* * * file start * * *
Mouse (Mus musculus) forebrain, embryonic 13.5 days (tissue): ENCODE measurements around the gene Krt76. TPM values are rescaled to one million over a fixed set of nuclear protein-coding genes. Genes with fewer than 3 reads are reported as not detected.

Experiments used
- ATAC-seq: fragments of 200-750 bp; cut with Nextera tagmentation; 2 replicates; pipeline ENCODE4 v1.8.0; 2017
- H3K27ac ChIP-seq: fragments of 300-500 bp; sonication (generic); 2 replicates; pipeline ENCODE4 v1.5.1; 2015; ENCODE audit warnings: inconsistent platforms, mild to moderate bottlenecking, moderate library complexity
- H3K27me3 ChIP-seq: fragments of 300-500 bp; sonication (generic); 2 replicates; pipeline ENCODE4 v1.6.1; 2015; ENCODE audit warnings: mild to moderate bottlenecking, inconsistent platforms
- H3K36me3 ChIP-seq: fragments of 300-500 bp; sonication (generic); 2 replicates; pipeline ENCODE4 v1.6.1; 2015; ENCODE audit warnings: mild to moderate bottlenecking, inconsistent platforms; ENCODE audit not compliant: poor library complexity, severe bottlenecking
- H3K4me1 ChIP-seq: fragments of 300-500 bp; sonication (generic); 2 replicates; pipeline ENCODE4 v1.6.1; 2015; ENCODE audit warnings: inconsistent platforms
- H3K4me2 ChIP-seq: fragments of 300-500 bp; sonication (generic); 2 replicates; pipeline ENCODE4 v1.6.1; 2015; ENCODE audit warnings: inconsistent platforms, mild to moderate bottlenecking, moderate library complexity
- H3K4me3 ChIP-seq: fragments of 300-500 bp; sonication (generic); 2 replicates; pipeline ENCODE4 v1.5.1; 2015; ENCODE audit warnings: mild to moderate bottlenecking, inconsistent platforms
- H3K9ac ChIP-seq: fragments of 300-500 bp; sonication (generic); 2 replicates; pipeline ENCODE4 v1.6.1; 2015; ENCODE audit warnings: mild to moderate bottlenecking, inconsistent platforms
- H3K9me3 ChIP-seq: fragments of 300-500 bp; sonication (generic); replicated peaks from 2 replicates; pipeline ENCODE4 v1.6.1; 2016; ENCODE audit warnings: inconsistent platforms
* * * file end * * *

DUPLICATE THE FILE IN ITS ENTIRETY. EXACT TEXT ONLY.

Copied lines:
Mouse (Mus musculus) forebrain, embryonic 13.5 days (tissue): ENCODE measurements around the gene Krt76. TPM values are rescaled to one million over a fixed set of nuclear protein-coding genes. Genes with fewer than 3 reads are reported as not detected.

Experiments used
- ATAC-seq: fragments of 200-750 bp; cut with Nextera tagmentation; 2 replicates; pipeline ENCODE4 v1.8.0; 2017
- H3K27ac ChIP-seq: fragments of 300-500 bp; sonication (generic); 2 replicates; pipeline ENCODE4 v1.5.1; 2015; ENCODE audit warnings: inconsistent platforms, mild to moderate bottlenecking, moderate library complexity
- H3K27me3 ChIP-seq: fragments of 300-500 bp; sonication (generic); 2 replicates; pipeline ENCODE4 v1.6.1; 2015; ENCODE audit warnings: mild to moderate bottlenecking, inconsistent platforms
- H3K36me3 ChIP-seq: fragments of 300-500 bp; sonication (generic); 2 replicates; pipeline ENCODE4 v1.6.1; 2015; ENCODE audit warnings: mild to moderate bottlenecking, inconsistent platforms; ENCODE audit not compliant: poor library complexity, severe bottlenecking
- H3K4me1 ChIP-seq: fragments of 300-500 bp; sonication (generic); 2 replicates; pipeline ENCODE4 v1.6.1; 2015; ENCODE audit warnings: inconsistent platforms
- H3K4me2 ChIP-seq: fragments of 300-500 bp; sonication (generic); 2 replicates; pipeline ENCODE4 v1.6.1; 2015; ENCODE audit warnings: inconsistent platforms, mild to moderate bottlenecking, moderate library complexity
- H3K4me3 ChIP-seq: fragments of 300-500 bp; sonication (generic); 2 replicates; pipeline ENCODE4 v1.5.1; 2015; ENCODE audit warnings: mild to moderate bottlenecking, inconsistent platforms
- H3K9ac ChIP-seq: fragments of 300-500 bp; sonication (generic); 2 replicates; pipeline ENCODE4 v1.6.1; 2015; ENCODE audit warnings: mild to moderate bottlenecking, inconsistent platforms
- H3K9me3 ChIP-seq: fragments of 300-500 bp; sonication (generic); replicated peaks from 2 replicates; pipeline ENCODE4 v1.6.1; 2016; ENCODE audit warnings: inconsistent platforms